The Supreme Court remanded the case of former Pennsylvania police officer Joseph Fischer back to the lower court the to determine if Fischer could be charged with “Obstructing an Official Proceeding. Fischer has been indicted for his role in disrupting Congress’ certification of Democrat Joe Biden’s 2020 presidential election victory over Trump.  Fischer is among about 350 people who have been charged with “Obstructing an Official Proceeding.” Some pleaded guilty to,  or were convicted of, lesser charges.

More than 1,400 people have been charged with Capitol riot-related federal crimes. For around 50 people who were convicted, obstruction was the only felony count. Of those, roughly two dozen who still are serving their sentence are most likely to be affected by the ruling. Only some of the people who violently attacked the Capitol on January  6, 2021, have been charged with obstruction. The overwhelming majority of the approximately 1,000 people who have been convicted of or pleaded guilty to Capitol riot-related federal crimes were not charged with obstruction and will not be affected by the outcome.

Under the ruling issued, dozens of defendants could seek new sentences, ask to withdraw guilty pleas, or have charges dropped. Most defendants convicted of obstruction were also convicted of another felony so their sentence may not be significantly impacted, if at all.

Notwithstanding, the court ruling is being  used  for claims by former President Trump and his Republican allies that the Justice Department has treated the Capitol riot defendants unfairly.

Roughly 170 Capitol insurrection defendants have been convicted of obstructing or conspiring to obstruct the January  6 joint session of Congress, including the leaders of two far-right extremist groups, the Proud Boys and the Oath Keepers. A number of defendants have had their sentencings delayed until after the justices rule on the matter.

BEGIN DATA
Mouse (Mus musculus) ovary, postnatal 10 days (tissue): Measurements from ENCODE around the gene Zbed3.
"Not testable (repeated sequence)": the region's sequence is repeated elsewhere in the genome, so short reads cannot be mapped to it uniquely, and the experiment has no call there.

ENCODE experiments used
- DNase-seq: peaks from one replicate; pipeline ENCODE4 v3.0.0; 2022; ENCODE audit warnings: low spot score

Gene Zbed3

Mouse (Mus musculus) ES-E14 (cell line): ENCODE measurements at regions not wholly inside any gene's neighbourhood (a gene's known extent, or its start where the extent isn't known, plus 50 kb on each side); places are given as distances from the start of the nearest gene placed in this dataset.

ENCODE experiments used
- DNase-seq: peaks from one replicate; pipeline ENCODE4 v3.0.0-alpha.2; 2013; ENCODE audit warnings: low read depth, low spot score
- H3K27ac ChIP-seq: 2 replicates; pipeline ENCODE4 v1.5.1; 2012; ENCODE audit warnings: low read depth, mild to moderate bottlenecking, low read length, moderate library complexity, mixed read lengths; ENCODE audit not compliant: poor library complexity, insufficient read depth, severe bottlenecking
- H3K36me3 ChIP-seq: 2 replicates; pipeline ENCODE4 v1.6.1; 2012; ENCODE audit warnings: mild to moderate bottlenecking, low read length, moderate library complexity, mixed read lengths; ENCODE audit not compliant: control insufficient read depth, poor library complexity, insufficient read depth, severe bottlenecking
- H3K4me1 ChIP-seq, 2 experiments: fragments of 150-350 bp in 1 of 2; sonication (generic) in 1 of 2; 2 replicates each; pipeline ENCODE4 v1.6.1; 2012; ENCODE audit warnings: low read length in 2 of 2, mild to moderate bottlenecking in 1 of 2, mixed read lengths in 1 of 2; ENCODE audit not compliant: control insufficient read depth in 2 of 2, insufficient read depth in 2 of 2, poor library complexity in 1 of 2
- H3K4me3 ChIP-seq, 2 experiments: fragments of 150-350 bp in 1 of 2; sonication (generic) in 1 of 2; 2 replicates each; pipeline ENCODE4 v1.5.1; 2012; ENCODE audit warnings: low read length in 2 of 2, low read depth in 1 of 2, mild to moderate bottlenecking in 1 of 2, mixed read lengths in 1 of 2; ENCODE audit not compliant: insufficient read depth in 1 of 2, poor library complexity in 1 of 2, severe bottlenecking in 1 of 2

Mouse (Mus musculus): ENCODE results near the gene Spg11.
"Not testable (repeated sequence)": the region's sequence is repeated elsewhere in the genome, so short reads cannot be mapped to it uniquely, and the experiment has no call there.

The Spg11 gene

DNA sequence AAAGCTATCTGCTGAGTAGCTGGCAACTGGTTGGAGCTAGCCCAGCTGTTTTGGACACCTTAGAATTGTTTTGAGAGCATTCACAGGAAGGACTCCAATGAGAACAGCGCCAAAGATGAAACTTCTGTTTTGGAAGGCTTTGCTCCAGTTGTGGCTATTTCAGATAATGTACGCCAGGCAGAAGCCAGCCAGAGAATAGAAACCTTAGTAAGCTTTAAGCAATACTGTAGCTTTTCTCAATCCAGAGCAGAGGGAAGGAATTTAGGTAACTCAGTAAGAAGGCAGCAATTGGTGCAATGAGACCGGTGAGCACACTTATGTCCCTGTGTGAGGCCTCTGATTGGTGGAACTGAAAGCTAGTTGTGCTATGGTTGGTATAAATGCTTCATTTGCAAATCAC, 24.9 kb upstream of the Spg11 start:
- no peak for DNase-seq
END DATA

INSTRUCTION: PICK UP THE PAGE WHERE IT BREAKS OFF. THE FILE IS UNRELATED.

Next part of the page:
The U.S. attorney’s office in Washington, which has handled January  6 prosecutions, said no one who has been convicted of or charged with obstruction will be completely cleared because of the ruling. Every defendant also has other felony or misdemeanor charges, or both, prosecutors said.

Some rioters have even won early release from prison while the appeal was pending over concerns that they might end up serving longer than they should have if the Supreme Court ruled against the Justice Department. They include Kevin Seefried, a Delaware man who threatened a Black police officer with a pole attached to a Confederate battle flag as he stormed the Capitol. Seefried was sentenced last year to three years behind bars, but a judge recently ordered that he be released one year into his prison term while awaiting the Supreme Court’s ruling.

Republican Chief Justice John Roberts wrote the court’s opinion. He was  joined by Republican conservative Justices Samuel Alito, Neil Gorsuch, Brett Kavanaugh and Clarence Thomas, and by progressive Democrat   Justice Ketanji Brown Jackson, a former federal public defender who also wrote a separate opinion.

While the case stemmed from January 6 riot, Chief Justice Roberts wrote in the majority opinion that the government’s interpretation of the law would criminalize not only serious conduct but also “a broad swath of prosaic conduct, exposing activists and lobbyists alike to decades in prison.” Roberts wrote the government “must establish that the defendant impaired the availability or integrity for use in an official proceeding of records, documents, objects, or other things used in an official proceeding, or attempted to do so.”